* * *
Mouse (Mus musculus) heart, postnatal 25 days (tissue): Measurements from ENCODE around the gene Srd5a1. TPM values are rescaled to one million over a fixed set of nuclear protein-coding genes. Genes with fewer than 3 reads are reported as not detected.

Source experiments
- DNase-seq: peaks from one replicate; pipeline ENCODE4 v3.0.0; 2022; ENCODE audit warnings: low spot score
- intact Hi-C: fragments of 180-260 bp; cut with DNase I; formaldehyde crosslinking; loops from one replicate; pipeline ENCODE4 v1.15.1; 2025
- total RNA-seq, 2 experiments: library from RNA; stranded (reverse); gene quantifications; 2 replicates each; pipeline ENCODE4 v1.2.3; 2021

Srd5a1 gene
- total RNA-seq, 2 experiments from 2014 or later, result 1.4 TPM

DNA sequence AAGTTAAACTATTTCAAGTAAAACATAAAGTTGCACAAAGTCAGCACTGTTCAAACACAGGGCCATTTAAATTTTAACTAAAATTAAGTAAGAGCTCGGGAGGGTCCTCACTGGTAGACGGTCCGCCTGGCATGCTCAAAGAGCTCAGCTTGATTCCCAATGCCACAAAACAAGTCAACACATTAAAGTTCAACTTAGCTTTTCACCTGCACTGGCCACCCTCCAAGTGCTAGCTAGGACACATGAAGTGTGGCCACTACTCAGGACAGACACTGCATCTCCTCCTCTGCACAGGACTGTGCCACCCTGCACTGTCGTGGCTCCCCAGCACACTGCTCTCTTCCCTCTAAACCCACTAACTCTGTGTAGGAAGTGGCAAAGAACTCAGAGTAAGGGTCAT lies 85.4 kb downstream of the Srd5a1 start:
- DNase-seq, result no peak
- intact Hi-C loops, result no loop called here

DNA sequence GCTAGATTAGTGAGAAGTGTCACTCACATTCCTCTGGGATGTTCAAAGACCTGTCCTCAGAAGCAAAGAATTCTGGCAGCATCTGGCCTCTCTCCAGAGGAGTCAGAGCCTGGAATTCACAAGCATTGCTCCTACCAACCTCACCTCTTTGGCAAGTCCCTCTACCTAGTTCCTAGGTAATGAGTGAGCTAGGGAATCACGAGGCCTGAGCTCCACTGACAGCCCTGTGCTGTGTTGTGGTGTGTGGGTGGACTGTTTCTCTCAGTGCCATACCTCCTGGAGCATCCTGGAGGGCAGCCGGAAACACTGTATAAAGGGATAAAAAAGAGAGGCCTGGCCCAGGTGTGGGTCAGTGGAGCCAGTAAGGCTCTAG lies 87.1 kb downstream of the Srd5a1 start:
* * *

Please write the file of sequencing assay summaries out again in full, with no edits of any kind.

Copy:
Mouse (Mus musculus) heart, postnatal 25 days (tissue): Measurements from ENCODE around the gene Srd5a1. TPM values are rescaled to one million over a fixed set of nuclear protein-coding genes. Genes with fewer than 3 reads are reported as not detected.

Source experiments
- DNase-seq: peaks from one replicate; pipeline ENCODE4 v3.0.0; 2022; ENCODE audit warnings: low spot score
- intact Hi-C: fragments of 180-260 bp; cut with DNase I; formaldehyde crosslinking; loops from one replicate; pipeline ENCODE4 v1.15.1; 2025
- total RNA-seq, 2 experiments: library from RNA; stranded (reverse); gene quantifications; 2 replicates each; pipeline ENCODE4 v1.2.3; 2021

Srd5a1 gene
- total RNA-seq, 2 experiments from 2014 or later, result 1.4 TPM

DNA sequence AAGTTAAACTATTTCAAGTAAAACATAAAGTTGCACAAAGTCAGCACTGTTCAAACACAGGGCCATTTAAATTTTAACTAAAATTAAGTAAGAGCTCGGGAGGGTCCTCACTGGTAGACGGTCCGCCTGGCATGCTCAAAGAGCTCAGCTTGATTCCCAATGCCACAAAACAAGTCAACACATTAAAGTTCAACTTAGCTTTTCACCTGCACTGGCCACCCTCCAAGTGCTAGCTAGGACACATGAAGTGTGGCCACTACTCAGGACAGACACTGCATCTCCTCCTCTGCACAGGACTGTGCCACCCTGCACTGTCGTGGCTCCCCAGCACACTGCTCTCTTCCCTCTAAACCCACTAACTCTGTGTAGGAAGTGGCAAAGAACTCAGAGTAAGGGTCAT lies 85.4 kb downstream of the Srd5a1 start:
- DNase-seq, result no peak
- intact Hi-C loops, result no loop called here

DNA sequence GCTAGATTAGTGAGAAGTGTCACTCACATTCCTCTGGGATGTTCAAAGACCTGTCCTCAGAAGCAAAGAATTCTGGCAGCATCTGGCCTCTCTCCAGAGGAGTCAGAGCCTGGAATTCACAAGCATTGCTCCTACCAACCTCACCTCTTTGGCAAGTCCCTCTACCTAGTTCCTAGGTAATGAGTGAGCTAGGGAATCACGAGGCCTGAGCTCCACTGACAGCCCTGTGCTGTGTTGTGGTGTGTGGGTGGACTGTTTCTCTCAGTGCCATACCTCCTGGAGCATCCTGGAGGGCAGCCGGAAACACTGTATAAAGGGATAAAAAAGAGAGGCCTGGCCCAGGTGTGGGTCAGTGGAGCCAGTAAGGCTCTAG lies 87.1 kb downstream of the Srd5a1 start: